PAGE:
The book is separated into four distinct parts. Part 1 focuses on the history and purposes of alimony. In the opening few pages Starnes asks the question whether [*425] “marriage promises” matter (p. 2). She argues on page three that promises generally do matter but that “family law’s answer to this questions is surprising and troubling: marriage promises matter very much in judicial rhetoric, but otherwise hardly at all” (p.2). What this ultimately means is that individuals who break their marriage promise (by divorcing) are not held accountable by the courts and the way law on the books operates is starkly different from the practical effect on individuals. So, whiles some courts proclaim the sanctity of marriage and prevent same-sex couples from entering into state sanctioned marriages, Starnes argues judges are not holding those individuals already in marriages to the same kind of standard in cases of divorce.


AMNESTY IN THE AGE OF HUMAN RIGHTS ACCOUNTABILITY: COMPARATIVE AND INTERNATIONAL PERSPECTIVE, by Francesca Lessa and Leigh A. Payne (eds.) USA: Cambridge University Press, 2012. 456pp. Hardback $114.00. ISBN: 9781107025004. Paperback $42.00. ISBN: 9781107617339.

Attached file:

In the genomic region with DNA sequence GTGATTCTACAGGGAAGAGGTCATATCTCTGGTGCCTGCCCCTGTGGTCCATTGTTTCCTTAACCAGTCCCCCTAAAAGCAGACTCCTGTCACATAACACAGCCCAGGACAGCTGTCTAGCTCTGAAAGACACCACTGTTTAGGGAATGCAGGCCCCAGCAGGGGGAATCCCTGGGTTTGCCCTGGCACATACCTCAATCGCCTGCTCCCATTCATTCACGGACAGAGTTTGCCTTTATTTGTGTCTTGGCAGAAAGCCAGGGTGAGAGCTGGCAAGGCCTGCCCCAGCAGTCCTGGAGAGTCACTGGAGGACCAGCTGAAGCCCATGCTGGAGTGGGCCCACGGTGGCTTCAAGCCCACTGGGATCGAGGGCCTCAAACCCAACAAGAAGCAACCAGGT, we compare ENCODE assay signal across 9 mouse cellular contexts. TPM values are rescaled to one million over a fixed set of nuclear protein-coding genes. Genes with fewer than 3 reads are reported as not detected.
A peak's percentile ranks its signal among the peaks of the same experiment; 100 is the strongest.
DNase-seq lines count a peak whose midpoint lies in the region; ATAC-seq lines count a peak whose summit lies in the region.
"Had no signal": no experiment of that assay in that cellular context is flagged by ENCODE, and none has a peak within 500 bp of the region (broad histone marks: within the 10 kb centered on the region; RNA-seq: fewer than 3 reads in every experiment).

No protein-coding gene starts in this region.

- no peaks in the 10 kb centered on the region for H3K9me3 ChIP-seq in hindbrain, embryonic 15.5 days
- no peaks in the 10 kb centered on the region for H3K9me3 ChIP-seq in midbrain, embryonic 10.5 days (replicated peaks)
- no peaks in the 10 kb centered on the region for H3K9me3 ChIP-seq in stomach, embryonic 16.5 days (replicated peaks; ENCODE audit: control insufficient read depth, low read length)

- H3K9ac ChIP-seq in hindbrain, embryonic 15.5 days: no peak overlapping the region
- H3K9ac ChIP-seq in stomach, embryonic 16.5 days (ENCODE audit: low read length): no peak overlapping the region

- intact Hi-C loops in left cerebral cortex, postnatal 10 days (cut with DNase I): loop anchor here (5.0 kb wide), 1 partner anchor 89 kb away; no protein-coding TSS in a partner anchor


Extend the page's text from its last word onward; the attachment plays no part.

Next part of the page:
INTERNATIONAL HUMANITARIAN LAW AND TERRORISM, by Andrea Bianchi and Yasmin Naqvi. USA: Hart Publishing Ltd., 2011. 407pp. Hardback $164.00. ISBN: 9781849461375

Reviewed by Kawu Bala, Bauchi State Judiciary, Nigeria. Email: kabaaz [at]


Francesca Lessa and Leigh A. Payne’s edited work, AMNESTY IN THE AGE OF HUMAN RIGHTS ACCOUNTABILITY: COMPARATIVE AND INTERNATIONAL PERSPECTIVE brings together an impressive collection of experts on transitional justice to consider the appropriateness of amnesty for human rights violations that are criminal acts under international law (p.1). While politicians and government officials may find amnesty a realistic way of “moving forward” in a post-conflict world, most scholars reject the granting of amnesty in this context. The book is timely and should be studied because it effectively hits the nail on the head in this uncertain time of horrible conflicts that are devastating and dismembering the world.

Since the famous Nuremberg and Tokyo Trials, and subsequent creation of the International Criminal Court (ICC), it has been the attempt of the international community to hold perpetrators of lawless conflicts accountable for their actions (p.2). This is against a reality that amnesty is as old as warfare, and favored by some as a contributor to transitional stability (p.5). However the practice is conflicts with the statement of the United Nations Secretary-General, Ban Ki-Moon (UN, Kampala, 2010, p.2): in “this new age of accountability, those who commit the worst of human crimes will be held responsible.” This, no doubt, is the official position of the UN as a global institution which enforces laws and conventions relating to war. If this is true, then we are now coming back anyway to the point largely agreed in the book that amnesty is unsuitable.